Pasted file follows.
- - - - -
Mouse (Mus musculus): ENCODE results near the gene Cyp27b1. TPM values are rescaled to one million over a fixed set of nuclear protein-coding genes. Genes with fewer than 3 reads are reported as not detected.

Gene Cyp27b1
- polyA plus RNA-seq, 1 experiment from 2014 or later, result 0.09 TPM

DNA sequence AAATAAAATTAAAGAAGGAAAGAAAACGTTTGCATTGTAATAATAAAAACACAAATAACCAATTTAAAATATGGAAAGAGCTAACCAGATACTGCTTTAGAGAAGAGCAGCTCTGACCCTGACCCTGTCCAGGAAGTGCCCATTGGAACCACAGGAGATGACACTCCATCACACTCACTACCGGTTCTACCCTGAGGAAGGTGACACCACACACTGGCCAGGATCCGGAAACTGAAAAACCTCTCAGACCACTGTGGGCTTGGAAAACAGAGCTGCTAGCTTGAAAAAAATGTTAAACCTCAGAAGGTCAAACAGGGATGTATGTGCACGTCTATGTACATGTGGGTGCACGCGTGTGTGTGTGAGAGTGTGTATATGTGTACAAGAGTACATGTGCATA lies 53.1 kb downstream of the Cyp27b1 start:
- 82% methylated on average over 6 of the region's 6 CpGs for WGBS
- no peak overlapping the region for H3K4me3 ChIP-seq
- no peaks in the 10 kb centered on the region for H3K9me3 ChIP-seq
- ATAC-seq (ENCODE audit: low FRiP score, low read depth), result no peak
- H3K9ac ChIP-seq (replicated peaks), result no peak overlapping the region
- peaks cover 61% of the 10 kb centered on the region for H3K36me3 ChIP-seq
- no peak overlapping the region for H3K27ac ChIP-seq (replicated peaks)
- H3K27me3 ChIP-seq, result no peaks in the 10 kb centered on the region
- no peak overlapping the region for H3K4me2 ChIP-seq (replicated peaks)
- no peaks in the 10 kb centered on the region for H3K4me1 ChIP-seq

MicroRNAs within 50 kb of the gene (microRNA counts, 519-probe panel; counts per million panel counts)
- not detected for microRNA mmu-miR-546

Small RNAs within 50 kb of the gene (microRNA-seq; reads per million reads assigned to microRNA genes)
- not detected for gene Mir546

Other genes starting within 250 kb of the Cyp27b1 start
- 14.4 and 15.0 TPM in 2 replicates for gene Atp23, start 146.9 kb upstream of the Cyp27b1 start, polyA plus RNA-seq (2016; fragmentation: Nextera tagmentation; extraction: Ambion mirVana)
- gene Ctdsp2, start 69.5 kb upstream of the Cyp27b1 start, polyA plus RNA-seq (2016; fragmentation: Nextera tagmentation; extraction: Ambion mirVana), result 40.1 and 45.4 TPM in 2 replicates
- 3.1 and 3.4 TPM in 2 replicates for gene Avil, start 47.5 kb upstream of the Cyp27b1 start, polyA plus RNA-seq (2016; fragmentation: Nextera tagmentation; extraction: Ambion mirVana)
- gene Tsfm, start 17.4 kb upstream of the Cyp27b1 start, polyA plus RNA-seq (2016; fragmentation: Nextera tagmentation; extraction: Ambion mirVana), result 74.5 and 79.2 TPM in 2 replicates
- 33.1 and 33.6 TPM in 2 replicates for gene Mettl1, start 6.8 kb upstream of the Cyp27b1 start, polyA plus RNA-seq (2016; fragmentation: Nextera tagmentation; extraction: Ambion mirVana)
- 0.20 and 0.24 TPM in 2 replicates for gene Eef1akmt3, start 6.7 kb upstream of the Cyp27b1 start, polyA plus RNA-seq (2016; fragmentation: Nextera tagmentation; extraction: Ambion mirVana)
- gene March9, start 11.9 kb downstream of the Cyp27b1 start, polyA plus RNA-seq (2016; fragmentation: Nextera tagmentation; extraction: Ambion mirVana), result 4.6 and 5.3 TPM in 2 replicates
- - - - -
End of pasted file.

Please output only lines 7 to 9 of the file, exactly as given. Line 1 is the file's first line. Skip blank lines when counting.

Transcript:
- no peaks in the 10 kb centered on the region for H3K9me3 ChIP-seq
- ATAC-seq (ENCODE audit: low FRiP score, low read depth), result no peak
- H3K9ac ChIP-seq (replicated peaks), result no peak overlapping the region